13 essential vitamins

Amy Wood - Nutritionist

The quality of our diet comes down to more than just calories. While weight hinges on calories, the type of food we eat has a much bigger bearing on health.

Our diets can provide us with all the nutrients we need, including vitamins. Vitamins are a group of 13 micronutrients that play a special role in the essential functions within the body to keep us alive and working at our best. We only need them in very small quantities, although they are crucial for human health. A healthy balanced diet containing a wide variety of whole foods should help you to meet all of your body's vitamin needs, however there are some groups of people who may need more, or are more at risk of deficiency.

Have a look at our handy vit-o-graph below to learn more about the functions of each vitamin within the body, as well as good sources of each. Useful whether you're looking to increase your intake of a particular vitamin, or you just want to achieve a healthy balance.


Vitamin A

Healthy vision, immune function, anti-inflammation, healthy skin

Eggs, liver, milk, cheese, yogurt, fortified spreads, sweet potatoes, carrots, bell peppers, papaya, mango


Vitamin B1

Energy metabolism, normal cell function

Wheat flour, baked goods, fortified breakfast cereals, pork, peas, nuts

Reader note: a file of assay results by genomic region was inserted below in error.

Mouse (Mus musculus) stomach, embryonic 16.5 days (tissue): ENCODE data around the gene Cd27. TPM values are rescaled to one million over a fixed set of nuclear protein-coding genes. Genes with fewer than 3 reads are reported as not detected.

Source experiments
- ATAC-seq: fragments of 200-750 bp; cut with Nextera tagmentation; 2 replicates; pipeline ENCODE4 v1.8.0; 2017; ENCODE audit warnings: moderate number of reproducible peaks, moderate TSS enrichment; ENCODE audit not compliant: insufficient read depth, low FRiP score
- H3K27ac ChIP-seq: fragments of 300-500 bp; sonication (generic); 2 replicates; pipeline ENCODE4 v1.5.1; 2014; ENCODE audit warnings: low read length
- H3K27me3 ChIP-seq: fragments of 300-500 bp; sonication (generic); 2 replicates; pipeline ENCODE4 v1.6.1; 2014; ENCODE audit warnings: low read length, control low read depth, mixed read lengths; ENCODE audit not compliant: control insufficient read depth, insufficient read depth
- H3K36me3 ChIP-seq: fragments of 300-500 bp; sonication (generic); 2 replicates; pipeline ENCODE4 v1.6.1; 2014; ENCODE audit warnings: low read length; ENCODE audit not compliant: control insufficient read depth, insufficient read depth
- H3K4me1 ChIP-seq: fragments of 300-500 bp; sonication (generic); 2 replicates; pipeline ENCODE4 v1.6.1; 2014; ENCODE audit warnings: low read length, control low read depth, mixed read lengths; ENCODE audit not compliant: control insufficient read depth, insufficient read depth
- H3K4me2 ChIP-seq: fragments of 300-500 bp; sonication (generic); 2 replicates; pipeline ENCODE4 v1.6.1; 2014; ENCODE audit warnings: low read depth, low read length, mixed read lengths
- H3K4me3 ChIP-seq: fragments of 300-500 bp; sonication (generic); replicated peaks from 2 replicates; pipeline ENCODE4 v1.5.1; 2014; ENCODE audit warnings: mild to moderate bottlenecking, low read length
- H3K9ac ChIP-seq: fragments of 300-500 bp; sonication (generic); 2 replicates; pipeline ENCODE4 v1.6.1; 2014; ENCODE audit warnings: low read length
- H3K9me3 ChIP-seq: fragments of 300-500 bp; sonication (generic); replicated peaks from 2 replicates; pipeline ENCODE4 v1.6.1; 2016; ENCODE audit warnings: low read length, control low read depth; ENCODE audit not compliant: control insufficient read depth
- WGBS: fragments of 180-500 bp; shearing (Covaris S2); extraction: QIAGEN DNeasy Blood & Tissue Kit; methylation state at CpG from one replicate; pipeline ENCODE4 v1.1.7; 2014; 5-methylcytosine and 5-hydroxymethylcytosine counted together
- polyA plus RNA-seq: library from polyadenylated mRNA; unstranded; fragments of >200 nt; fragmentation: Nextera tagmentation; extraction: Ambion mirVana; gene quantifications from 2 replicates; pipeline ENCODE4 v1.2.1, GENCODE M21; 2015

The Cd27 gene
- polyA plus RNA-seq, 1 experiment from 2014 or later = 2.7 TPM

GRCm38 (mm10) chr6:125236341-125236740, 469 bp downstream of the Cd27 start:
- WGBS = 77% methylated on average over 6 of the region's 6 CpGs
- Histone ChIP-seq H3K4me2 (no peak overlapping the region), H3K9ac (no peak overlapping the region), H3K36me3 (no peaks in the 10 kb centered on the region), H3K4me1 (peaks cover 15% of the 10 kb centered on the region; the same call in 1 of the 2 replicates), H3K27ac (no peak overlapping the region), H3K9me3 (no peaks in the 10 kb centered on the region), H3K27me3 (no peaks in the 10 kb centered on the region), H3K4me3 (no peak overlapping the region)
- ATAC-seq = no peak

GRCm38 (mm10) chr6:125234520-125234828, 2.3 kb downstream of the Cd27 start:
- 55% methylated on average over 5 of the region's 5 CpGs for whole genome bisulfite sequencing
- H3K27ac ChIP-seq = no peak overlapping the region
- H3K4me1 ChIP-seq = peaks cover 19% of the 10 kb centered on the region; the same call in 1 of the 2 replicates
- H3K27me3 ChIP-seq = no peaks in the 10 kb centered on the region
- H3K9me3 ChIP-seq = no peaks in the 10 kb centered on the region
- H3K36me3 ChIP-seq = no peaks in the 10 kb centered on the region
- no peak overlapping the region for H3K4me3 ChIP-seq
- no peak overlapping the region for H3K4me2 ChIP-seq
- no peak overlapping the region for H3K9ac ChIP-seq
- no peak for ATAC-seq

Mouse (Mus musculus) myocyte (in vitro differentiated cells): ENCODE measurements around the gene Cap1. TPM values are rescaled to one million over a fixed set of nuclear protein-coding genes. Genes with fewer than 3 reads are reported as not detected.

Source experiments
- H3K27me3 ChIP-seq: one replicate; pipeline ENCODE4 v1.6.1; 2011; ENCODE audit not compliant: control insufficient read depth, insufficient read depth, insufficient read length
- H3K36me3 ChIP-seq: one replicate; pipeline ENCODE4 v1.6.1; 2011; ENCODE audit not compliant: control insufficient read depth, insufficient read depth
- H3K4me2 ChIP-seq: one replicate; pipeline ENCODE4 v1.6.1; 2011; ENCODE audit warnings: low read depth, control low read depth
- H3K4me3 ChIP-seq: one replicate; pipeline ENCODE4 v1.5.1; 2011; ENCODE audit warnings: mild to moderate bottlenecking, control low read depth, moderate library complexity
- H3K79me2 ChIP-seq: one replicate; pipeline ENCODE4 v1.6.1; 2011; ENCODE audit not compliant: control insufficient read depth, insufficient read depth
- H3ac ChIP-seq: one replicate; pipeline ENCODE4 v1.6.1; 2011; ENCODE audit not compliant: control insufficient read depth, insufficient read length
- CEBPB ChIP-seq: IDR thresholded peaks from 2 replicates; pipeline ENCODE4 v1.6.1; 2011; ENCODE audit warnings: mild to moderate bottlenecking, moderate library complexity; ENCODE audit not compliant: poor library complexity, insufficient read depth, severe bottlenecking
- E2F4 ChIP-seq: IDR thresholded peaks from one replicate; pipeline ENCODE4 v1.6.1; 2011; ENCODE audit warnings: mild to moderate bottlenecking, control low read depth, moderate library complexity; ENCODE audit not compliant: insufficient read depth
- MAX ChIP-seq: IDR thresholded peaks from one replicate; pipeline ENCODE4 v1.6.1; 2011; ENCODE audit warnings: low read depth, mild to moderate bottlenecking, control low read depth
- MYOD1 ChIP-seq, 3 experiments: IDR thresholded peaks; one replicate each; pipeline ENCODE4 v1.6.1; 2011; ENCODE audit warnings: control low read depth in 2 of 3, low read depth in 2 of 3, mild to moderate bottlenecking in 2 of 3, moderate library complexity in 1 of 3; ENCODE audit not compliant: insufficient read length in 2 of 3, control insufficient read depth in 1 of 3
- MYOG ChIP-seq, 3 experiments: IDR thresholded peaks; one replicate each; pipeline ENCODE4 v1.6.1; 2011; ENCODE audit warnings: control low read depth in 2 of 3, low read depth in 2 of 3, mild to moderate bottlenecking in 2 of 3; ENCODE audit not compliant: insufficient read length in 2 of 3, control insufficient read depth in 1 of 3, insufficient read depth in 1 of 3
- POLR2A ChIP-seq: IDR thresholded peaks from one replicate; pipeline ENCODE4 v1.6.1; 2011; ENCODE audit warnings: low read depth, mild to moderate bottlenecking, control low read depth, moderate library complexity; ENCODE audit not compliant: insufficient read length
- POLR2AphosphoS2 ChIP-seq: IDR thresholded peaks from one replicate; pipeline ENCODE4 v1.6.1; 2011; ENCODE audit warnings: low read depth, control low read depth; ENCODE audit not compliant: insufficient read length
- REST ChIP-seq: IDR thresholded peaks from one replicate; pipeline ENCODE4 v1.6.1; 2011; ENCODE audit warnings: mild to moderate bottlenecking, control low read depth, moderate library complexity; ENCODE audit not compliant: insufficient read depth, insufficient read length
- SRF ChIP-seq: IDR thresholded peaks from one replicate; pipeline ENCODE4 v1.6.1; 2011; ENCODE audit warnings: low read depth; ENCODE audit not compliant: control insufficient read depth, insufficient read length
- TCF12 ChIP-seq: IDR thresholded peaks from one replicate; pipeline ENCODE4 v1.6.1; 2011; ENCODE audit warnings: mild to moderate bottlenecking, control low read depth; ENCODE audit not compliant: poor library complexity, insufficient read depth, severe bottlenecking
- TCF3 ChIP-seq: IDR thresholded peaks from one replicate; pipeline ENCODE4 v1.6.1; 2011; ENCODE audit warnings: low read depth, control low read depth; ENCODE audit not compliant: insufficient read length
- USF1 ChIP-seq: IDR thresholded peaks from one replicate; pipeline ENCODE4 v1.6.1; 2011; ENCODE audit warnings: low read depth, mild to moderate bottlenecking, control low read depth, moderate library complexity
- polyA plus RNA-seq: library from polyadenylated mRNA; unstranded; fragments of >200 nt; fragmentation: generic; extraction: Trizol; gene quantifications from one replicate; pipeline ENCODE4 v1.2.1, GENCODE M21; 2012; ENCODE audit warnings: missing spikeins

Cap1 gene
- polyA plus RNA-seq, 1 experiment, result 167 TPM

Vitamin B2

Energy metabolism, cell growth and development

Fortified breakfast cereals, beans, fish, milk, eggs


Vitamin B3

Energy and fat metabolism, DNA repair, antioxidation

Fortified flour and breakfast cereals, meat, fish, brown rice, nuts, seeds, beans, pulses, bananas


Vitamin B5
(Pantothenic acid)

Energy and fatty acid metabolism

Almost all plant and animal foods


Vitamin B6

Energy metabolism, immune function, cognitive health

Poultry, oily fish, dark leafy greens, bananas, papaya, oranges


Vitamin B7

Energy metabolism, cell signalling

Eggs, salmon, avocado, nuts, seeds, pork


Vitamin B9

DNA growth and repair, red blood cell development, cognitive health

Dark leafy greens, whole grains, beans, seafood


Vitamin B12

DNA and red blood cell development, brain and nerve function

Meat, poultry, eggs, dairy products


Vitamin C

Wound healing, immune function, antioxidation, collagen production, hormone synthesis

Citrus fruits, bell peppers, green leafy vegetables, potatoes


Vitamin D

Bone health, antioxidation

Eggs, oily fish, fortified drinks, spreads and breakfast cereals


Vitamin E

Antioxidation, immune function, heart health

Nuts, seeds, plant oils


Vitamin K

Blood clotting, bone health

Green leafy vegetables, plant oils

Nutritionist Amy Wood (ANutr), MSci BSc Nutrition has a keen interest in the relationship between diet and health. Having been published in the European Journal of Nutrition, Amy is passionate about making evidence-based nutrition accessible to everyone and helping others to adopt a food-focused approach to taking control of their health.

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